14 ways to get a good night's sleep
My friend could never have known it at the time, but her advice to follow a purpose-focused life--a message that will be echoed by countless speakers at graduations across the country this month--would turn out to be a scientifically-backed way to protect our brains against the almost-inevitable deterioration and damage of age. In one of the most inspiring things I've read this year, a paper in the Archives of General Psychiatry discusses how a sense of meaning can mitigate the symptoms of Alzheimer's disease.
As an article in the Atlantic explains, a group of researchers from the Rush University Medical Center in Chicago have been following more than 1,400 senior citizens since 1997. Study participants were asked to complete a questionnaire about their purpose in life, and then, after they died (from whatever cause, at whatever time), their brains were analyzed as part of an autopsy. Those who rated high on the "purpose" scale didn't necessarily have healthier brains--many had the same amounts of harmful plaques and "tangles" associated with Alzheimer's and dementia as others at different points on the scale. However, while alive, the living-for-a-reason people showed a 30 percent lower rate of cognitive decline. In other words, they didn't show as many outward signs of the disease. One of the researchers told the Atlantic that she and her team "were surprised at just how 'robustly protective' a strong sense of purpose in life really was." [Read more about the study, and the power of purpose, at Atlantic.com]
As I get older and start to think more about putting one foot in front of the other instead of where I want those footsteps to take me, this research was a reminder of my friend's youthful advice—and it gave me a reason to resume the search for that elusive weasel frolicking in the surf.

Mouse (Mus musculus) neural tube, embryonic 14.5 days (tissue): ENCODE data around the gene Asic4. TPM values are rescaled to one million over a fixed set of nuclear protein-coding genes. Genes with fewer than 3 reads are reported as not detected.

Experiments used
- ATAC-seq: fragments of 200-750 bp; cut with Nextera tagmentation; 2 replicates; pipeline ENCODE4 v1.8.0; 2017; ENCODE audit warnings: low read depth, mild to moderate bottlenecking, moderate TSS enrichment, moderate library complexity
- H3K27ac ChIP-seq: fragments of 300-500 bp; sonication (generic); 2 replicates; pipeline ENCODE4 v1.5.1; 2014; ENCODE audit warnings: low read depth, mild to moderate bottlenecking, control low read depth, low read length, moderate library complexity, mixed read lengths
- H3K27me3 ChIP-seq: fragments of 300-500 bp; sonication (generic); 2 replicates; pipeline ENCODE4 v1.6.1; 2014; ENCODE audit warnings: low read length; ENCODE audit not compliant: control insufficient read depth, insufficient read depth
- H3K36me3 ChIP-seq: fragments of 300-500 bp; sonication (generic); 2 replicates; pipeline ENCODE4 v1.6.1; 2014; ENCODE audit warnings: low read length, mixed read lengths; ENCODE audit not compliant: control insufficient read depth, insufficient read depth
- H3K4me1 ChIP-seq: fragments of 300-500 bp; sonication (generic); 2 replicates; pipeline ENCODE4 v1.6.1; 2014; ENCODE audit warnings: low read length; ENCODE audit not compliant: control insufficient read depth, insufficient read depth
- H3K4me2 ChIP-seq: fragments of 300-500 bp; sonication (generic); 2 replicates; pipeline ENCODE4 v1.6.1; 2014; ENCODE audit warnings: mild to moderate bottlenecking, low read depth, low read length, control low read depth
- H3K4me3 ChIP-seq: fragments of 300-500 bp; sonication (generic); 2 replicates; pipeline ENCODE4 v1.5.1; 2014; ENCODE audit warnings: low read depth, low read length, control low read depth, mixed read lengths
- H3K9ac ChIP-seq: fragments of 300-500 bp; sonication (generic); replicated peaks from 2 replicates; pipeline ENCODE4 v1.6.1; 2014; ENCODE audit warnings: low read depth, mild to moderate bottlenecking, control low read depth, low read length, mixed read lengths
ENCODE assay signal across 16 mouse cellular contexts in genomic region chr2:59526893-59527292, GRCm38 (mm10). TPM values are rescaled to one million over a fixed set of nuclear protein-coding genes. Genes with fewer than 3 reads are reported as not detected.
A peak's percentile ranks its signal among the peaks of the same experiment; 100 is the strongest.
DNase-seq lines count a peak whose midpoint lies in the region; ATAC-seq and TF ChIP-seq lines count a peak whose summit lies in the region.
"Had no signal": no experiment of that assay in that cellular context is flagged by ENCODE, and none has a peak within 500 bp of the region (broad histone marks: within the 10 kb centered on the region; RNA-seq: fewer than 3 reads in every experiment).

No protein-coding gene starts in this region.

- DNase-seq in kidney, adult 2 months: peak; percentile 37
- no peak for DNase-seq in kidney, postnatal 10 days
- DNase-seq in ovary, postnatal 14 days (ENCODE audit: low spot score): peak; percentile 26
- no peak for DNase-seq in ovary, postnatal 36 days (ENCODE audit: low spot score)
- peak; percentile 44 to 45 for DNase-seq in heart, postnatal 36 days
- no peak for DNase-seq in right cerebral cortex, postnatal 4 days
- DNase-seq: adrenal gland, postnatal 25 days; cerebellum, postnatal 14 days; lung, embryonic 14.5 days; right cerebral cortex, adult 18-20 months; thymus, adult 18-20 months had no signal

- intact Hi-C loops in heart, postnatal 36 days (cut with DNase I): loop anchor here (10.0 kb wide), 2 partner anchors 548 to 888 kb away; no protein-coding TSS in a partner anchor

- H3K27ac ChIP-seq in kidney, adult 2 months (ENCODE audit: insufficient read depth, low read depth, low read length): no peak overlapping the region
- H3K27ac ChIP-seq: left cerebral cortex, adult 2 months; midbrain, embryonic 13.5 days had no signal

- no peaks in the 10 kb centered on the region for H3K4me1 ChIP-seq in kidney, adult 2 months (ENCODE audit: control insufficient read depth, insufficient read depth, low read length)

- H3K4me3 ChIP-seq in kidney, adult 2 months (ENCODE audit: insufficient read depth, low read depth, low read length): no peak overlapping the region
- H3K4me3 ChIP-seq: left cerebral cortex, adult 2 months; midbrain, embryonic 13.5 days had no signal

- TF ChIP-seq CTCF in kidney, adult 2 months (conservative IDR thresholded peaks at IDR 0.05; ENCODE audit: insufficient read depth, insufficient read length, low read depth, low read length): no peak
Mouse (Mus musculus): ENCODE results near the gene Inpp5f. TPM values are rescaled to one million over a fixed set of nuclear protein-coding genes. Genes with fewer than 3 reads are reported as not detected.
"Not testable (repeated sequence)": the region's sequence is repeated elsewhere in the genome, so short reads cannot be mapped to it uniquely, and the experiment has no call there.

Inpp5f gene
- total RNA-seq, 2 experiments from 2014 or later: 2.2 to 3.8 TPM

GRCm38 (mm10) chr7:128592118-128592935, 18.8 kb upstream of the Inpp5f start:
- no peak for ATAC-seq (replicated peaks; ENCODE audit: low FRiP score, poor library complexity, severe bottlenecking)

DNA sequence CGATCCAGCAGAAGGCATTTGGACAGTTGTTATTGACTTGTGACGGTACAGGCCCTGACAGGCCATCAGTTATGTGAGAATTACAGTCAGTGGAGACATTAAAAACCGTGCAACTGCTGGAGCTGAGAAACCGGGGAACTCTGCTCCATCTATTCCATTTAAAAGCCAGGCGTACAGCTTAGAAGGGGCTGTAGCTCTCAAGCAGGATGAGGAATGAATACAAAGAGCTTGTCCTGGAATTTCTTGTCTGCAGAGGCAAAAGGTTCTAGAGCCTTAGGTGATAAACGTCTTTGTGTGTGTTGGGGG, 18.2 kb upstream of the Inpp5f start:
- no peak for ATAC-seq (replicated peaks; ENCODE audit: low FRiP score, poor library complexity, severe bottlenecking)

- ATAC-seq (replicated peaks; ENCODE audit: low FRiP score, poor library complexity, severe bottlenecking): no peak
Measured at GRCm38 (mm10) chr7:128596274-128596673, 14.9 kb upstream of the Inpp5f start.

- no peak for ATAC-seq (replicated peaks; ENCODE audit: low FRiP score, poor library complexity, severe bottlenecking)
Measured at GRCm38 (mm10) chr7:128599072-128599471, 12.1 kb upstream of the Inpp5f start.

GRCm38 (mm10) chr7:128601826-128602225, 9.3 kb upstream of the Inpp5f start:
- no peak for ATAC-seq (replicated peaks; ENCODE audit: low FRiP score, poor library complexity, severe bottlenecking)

Each nylon duffel has beachy stripes and comes packed with supplies that Thompson, who also had a preventative double mastectomy, deems essential to a comfortable recovery. For example, Thompson explains that after a procedure involving tissue removal, some fluid accumulates at the surgical site, and patients are sent home with special drains they need to tend to. However, Thompson says that most of her patients were so woozy when they heard the instructions that they forgot what they were supposed to do. That's why her bag includes a little drain care kit with specific how-to's--not the sexiest Get Well gift, but one of the most useful, and therefore, one of the most thoughtful. The bag also includes a heart-shaped microbead pillow that women can put under their arms to ease the pressure on their incision, as well as surprises like slipper socks, earplugs (for creating silence in a bustling recovery unit) and high-end face lotion and eye balm. Thompson's company offers other bags designed for the unique needs of patients recovering from brain and gynecological operations and, soon, C-sections. (Fifteen percent of the net profit from each bag Bffl Bag will be donated to a related health charity.)
It will make you feel good to see your VIP (Very Important Patient) using Thompson's road-tested items in the bag during the first days after her surgery...and it will make you feel even better to see her tote the bag to the gym and the beach not too long after that.